Grade Crossing

An abandoned memorial. Is that all India can offer Netaji?

Delhi has places for babus and netas to meet over drinks, but nothing for the man instrumental in bringing freedom to the country!

 |  Grade Crossing  |  4-minute read |   07-07-2015
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It is as clear as daylight that the Indian government does not want its citizens to keep any good memories of Netaji Subhas Chandra Bose and his efforts to free us from the yoke of colonialism. Netaji and the Indian National Army's (INA) efforts to liberate India get only limited space and ink in school textbooks. Even after seven decades of his sibylline disappearance, nobody knows as to what really happened to him. Even today, the mystery amounts to a lot of speculation and unofficial theories about Netaji's death in Taihoku, and an incredible afterlife in Russia and India. Mission Netaji, the pressure group to which I belong, has long been fighting for the truth. During the process, our government has insolently accepted several times that it has stowed away a mound of secret information about Netaji in its hidden archives with no further plans to reveal them. One does not need to think twice to know who the principal sponsor of the disappearance mystery is.

To honour the Netaji's memory, there has been a long-standing demand for the construction of a memorial at a prominent place in New Delhi. A portion of vacant land between Rajpath and Rajendra Prasad Road was recently considered for this purpose. A request made in this respect by the INA Trust was forwarded to the ministry of culture for an opinion. The land is currently allotted to the Indira Gandhi Centre for Arts (IGNCA), which falls under the same ministry. In all, the IGNCA has 24 acres of land at Man Singh Road, but even this untenanted plot was not given for the memorial-construction, citing alternate plans to utilise it.

The demand for a memorial for Netaji in central Delhi is no crime, and it requires only a fraction of the cost needed for ambitious projects such as the Statue of Unity. The truth is that no political party today wants a share of Netaji's legacy, for reasons unexplained. Most of them look for business benefits and political mileage out of erstwhile leaders. Apart from the INA Trust, several other groups and individuals have also requested for a Netaji memorial in New Delhi. One such person is Somnath Gupta, an activist from Durgapur, West Bengal. In 2012 and 2014, Gupta wrote to the President and prime minister about the need for a memorial for Netaji and his requests were forwarded to the ministries of culture and urban development for action. Finally in 2014, the urban development ministry in its response, resorted to a Cabinet decision of October 3, 1956 that no statue or memorial should be put up in New Delhi without the Cabinet's permission. Gupta was also told that the Supreme Court, through an order on January 18, 2013, has restrained the installation of statues in state union territories.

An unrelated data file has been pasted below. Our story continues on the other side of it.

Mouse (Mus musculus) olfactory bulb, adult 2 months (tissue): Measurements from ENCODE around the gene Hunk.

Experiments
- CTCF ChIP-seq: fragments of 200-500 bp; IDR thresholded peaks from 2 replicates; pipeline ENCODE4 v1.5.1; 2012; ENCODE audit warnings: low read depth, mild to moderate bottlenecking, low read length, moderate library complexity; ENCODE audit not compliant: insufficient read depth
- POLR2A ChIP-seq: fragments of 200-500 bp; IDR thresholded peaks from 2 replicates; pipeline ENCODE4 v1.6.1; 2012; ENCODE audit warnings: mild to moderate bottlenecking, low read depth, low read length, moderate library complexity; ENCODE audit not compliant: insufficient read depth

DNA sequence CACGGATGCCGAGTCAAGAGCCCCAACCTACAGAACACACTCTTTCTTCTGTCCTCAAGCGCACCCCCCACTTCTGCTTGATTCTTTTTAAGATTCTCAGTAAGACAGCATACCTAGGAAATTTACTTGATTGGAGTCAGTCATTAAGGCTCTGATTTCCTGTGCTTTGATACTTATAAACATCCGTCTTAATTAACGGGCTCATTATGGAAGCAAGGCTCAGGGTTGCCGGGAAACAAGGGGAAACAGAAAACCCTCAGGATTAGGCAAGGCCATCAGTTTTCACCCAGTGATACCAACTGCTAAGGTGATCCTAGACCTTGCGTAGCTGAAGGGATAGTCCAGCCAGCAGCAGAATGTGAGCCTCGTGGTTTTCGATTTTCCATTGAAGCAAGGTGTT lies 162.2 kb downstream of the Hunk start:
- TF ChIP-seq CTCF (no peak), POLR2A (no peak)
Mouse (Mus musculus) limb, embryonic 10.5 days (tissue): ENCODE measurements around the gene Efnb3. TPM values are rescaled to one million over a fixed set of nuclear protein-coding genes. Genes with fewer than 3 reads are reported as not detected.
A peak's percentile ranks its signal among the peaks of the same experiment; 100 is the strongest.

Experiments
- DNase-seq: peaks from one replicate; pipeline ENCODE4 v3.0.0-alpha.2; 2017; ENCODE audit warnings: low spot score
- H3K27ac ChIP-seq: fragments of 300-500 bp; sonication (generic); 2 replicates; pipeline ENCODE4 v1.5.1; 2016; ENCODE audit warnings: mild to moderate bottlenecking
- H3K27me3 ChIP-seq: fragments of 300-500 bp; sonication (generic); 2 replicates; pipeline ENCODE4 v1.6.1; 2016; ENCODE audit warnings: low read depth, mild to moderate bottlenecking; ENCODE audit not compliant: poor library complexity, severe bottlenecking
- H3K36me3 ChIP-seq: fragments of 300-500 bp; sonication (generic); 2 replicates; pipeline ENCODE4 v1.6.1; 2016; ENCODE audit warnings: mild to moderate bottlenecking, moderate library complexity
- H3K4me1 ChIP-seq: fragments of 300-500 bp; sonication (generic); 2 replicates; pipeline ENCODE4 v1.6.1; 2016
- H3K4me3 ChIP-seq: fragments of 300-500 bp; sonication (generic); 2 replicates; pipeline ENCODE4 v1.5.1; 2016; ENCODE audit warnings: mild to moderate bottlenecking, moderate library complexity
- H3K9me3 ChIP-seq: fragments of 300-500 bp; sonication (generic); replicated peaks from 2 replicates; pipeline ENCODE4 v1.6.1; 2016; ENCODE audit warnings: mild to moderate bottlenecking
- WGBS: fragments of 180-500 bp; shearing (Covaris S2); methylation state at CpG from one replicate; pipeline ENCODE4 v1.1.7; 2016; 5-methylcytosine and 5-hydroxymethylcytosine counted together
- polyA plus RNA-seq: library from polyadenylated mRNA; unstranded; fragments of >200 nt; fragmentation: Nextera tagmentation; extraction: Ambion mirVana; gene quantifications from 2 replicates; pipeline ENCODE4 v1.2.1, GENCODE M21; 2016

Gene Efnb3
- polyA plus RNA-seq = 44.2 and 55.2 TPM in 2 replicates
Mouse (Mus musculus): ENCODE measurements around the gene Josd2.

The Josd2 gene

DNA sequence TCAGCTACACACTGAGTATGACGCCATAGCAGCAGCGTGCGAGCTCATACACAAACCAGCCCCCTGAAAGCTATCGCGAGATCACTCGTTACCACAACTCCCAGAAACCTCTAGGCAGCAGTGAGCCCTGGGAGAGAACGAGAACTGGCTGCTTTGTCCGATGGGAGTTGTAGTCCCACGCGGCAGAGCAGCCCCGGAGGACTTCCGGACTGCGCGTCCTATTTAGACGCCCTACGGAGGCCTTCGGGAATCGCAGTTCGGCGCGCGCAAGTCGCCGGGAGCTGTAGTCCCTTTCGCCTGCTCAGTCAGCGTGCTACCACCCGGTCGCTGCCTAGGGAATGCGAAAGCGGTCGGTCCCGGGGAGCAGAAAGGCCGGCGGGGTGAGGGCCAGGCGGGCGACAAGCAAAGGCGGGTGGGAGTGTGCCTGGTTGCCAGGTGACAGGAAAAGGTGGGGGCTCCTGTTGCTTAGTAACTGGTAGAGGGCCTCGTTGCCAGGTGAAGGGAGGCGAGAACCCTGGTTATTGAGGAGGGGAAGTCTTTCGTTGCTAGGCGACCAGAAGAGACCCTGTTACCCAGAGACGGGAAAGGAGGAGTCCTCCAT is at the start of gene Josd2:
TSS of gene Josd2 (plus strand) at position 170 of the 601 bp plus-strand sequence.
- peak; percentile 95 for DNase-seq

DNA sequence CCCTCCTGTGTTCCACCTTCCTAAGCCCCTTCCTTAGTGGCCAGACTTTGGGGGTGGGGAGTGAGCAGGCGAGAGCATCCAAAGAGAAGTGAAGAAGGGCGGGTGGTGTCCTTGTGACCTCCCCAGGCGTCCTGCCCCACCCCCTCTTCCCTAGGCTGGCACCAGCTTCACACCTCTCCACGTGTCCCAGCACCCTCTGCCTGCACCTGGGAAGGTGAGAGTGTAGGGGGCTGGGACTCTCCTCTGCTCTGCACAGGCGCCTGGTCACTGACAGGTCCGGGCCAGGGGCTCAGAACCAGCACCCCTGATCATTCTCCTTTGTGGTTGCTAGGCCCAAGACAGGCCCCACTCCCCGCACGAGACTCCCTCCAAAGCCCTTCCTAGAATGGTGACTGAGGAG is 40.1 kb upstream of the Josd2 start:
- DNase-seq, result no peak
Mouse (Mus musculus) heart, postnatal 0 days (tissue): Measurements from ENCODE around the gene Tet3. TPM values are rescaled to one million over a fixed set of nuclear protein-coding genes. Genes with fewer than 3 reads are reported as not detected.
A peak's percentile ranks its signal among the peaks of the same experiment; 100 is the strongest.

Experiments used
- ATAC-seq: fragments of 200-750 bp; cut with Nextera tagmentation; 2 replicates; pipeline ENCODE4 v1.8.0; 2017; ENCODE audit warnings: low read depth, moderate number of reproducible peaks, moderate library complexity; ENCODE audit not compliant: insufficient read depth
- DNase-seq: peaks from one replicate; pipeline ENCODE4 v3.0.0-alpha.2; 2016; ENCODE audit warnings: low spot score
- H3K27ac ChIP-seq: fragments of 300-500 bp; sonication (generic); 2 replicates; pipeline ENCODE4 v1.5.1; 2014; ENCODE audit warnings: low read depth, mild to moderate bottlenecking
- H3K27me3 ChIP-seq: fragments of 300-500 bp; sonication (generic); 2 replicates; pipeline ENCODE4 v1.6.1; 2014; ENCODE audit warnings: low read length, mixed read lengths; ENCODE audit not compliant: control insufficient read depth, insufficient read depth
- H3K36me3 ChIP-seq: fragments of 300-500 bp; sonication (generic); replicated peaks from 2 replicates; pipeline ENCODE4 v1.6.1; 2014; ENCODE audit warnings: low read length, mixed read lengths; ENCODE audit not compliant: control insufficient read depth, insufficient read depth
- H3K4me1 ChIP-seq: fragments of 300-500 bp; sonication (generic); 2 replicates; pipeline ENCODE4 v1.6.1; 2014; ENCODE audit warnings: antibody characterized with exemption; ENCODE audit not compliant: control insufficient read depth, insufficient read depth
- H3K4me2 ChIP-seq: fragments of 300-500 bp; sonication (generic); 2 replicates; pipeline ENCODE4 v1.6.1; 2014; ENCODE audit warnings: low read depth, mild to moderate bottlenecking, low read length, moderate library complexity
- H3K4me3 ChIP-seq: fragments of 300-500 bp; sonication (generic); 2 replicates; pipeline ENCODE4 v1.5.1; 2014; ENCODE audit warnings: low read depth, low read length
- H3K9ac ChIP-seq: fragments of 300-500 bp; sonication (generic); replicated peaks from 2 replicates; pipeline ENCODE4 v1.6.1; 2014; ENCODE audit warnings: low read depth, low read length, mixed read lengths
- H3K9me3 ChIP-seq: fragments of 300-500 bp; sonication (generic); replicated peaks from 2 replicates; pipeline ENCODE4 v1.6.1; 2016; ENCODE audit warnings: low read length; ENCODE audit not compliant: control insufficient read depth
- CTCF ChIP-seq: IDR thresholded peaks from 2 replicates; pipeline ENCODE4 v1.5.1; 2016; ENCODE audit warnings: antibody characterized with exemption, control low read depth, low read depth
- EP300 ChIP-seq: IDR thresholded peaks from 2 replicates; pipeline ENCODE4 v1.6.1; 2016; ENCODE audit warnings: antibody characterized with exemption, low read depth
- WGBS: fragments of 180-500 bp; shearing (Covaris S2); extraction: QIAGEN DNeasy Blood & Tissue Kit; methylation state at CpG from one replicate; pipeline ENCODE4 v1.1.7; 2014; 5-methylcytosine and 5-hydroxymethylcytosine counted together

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Come March 2015, and the BJP government decides to construct a memorial in New Delhi for former prime minister PV Narasimha Rao. Under the leadership of urban development minister Venkaiah Naidu, the government goes ahead with the plans, gives all approvals, and in three months, the memorial becomes ready at Ekta Sthal, pretty much in the Union Territory. Political analysts saw it as a clever move by the Narendra Modi government to dislodge the legacy of the Nehru family in the Opposition's camp.

It will be false to say there is no Netaji memorial in Delhi now. There is one at Tikri Kalan in outer Delhi, which does not have a presence even on Delhi's tourist map! It was built in 1998 but has been abandoned since 2000. Land disputes and legal procedures have marred the sanctity of the place. For our political leaders, Netaji is a second-grade citizen, and they might think an abandoned memorial is best suited for a forgotten hero.

With messianic zeal, Netaji once roared to the INA soldiers to gird up their loins and march to Delhi to encounter the enemy in its den. And what has Delhi returned him? A deserted memorial at a far-off place, and heaps of disrespect and political relegation over the years. Times have changed, but Delhi is still an enemy's den for Netaji's memories - pretty much hostile as it was in the 1940s. History has it that independent India's first government had forbidden the display of Netaji's images in barracks and offices of our armed forces. Fast forward 70 years, and the government hides its face behind administrative red tapes to not sanction a memorial for Netaji. Delhi has places for babus and netas to meet over drinks for striking deals and flaunting the power of golf clubs, but nothing for the man who was instrumental in bringing freedom to the country!

I can understand why Louis Mountbatten ordered the demolition of the INA monument in Singapore. At least, Mountbatten showed the heart of a lion in hating Netaji - an enemy of the British empire - from the beginning to the very end. But my own government is acting like a monkey at the circus - it tries to hold aloft the ideals of Netaji with its hands, and at the same time, attempts to bring down his legacy with its prehensile tail. In the process, the monkey looks terribly odd, bringing no fun and frolic, but just pity and contempt on itself.

Writer

Sreejith Panickar Sreejith Panickar @panickars

The writer is a columnist, researcher and social activist. He is the founder-member of Mission Netaji.

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